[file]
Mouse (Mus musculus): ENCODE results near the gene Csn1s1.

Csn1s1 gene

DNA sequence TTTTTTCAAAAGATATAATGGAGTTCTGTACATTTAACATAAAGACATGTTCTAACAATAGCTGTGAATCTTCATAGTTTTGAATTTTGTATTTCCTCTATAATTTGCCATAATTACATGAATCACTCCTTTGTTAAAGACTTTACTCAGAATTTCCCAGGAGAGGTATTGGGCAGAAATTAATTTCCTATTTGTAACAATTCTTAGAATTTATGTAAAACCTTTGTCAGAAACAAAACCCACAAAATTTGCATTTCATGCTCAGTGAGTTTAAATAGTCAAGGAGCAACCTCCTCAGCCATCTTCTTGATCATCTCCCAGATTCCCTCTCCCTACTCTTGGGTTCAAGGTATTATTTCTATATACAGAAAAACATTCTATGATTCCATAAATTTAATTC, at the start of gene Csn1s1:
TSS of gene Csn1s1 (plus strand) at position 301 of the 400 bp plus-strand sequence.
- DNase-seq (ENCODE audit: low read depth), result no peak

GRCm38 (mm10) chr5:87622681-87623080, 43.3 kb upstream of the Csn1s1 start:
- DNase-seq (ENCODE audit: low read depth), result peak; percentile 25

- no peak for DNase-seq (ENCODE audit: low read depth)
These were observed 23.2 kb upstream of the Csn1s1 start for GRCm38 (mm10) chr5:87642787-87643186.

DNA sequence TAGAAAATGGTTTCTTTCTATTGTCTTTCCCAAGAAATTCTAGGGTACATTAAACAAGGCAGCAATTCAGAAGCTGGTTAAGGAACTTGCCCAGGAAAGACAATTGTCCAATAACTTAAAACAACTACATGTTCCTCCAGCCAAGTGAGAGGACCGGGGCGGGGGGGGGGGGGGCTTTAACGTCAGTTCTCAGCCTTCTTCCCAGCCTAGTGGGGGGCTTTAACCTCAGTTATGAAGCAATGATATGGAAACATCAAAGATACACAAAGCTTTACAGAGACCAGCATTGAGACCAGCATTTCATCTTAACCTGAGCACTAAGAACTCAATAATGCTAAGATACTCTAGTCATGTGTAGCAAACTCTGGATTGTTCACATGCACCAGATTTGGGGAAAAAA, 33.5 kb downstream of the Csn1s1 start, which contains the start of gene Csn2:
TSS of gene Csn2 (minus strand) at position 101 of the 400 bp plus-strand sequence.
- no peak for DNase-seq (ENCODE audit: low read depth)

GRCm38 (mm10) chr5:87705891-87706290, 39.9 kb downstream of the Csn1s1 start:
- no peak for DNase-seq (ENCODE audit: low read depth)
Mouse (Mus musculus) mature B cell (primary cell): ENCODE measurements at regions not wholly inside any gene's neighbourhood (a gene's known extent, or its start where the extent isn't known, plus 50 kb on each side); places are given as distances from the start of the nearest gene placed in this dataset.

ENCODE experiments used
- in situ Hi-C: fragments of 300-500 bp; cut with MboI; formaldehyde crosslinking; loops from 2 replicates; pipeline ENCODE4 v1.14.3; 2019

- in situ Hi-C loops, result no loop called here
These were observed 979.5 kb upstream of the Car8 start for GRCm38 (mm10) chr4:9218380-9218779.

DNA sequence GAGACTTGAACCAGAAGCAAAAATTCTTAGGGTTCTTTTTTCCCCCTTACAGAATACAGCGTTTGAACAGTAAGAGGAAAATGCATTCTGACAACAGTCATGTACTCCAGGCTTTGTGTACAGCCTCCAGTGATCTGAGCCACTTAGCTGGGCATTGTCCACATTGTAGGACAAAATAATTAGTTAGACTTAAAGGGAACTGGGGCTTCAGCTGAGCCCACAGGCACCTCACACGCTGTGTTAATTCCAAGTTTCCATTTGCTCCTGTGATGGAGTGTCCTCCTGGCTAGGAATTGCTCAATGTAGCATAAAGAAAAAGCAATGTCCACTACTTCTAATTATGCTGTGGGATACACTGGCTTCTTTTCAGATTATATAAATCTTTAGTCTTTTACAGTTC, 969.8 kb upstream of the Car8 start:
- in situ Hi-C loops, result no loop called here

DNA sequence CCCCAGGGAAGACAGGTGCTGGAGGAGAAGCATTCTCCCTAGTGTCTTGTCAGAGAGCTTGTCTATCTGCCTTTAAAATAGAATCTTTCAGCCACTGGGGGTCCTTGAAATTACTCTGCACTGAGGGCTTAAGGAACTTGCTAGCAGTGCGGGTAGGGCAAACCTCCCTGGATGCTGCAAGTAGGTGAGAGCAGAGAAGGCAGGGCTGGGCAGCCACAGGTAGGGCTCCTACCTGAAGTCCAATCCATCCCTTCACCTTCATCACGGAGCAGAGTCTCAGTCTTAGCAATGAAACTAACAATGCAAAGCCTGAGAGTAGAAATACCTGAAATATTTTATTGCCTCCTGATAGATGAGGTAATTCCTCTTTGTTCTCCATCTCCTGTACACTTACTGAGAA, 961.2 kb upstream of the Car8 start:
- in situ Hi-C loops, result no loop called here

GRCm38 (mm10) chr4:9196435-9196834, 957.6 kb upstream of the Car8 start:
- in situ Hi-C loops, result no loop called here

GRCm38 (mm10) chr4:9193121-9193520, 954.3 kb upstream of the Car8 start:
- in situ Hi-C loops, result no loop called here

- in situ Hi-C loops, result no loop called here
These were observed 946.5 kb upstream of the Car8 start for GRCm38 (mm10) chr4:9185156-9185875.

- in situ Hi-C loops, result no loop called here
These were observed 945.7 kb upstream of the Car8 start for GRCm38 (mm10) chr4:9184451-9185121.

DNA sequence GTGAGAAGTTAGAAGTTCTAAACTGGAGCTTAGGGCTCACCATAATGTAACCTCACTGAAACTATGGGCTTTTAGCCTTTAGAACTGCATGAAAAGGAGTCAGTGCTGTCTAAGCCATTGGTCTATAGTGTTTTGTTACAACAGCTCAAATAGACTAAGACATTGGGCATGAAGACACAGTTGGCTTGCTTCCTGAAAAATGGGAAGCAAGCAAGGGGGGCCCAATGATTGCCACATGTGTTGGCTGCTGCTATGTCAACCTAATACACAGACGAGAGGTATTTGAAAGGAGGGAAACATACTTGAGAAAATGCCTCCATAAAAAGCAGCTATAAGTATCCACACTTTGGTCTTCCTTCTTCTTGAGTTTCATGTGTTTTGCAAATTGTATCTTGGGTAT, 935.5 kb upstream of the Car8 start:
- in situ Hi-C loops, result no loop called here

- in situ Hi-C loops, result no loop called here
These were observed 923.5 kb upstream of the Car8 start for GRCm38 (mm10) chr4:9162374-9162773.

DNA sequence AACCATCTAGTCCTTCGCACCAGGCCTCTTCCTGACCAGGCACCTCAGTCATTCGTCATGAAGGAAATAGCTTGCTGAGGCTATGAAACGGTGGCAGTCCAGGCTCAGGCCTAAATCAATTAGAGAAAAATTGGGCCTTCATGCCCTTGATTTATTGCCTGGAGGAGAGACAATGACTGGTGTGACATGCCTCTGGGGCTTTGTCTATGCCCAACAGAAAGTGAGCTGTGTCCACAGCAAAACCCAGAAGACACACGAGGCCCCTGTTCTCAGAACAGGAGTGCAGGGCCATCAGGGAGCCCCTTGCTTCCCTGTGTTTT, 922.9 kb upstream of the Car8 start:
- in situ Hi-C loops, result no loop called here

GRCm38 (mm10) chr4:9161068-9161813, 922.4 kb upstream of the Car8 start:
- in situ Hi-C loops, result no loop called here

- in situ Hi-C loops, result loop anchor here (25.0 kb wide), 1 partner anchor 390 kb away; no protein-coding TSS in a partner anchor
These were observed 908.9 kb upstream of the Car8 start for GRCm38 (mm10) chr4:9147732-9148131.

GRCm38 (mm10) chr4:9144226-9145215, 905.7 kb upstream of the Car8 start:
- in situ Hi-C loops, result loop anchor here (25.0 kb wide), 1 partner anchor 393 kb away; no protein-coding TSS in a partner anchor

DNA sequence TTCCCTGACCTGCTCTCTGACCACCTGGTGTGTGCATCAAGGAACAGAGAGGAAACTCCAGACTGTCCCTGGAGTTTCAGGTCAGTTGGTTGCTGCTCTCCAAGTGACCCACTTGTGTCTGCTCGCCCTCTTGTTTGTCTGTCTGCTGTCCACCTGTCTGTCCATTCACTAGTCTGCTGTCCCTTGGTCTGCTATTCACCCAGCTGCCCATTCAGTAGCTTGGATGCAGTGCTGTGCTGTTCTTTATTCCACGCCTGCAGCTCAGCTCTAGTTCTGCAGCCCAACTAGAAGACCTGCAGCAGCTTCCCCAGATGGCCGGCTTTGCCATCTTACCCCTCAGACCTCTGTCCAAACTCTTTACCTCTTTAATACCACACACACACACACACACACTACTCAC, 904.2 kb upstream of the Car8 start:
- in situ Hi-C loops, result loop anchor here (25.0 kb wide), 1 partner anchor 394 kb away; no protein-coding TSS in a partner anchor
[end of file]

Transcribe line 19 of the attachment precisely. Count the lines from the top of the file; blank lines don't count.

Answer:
These were observed 979.5 kb upstream of the Car8 start for GRCm38 (mm10) chr4:9218380-9218779.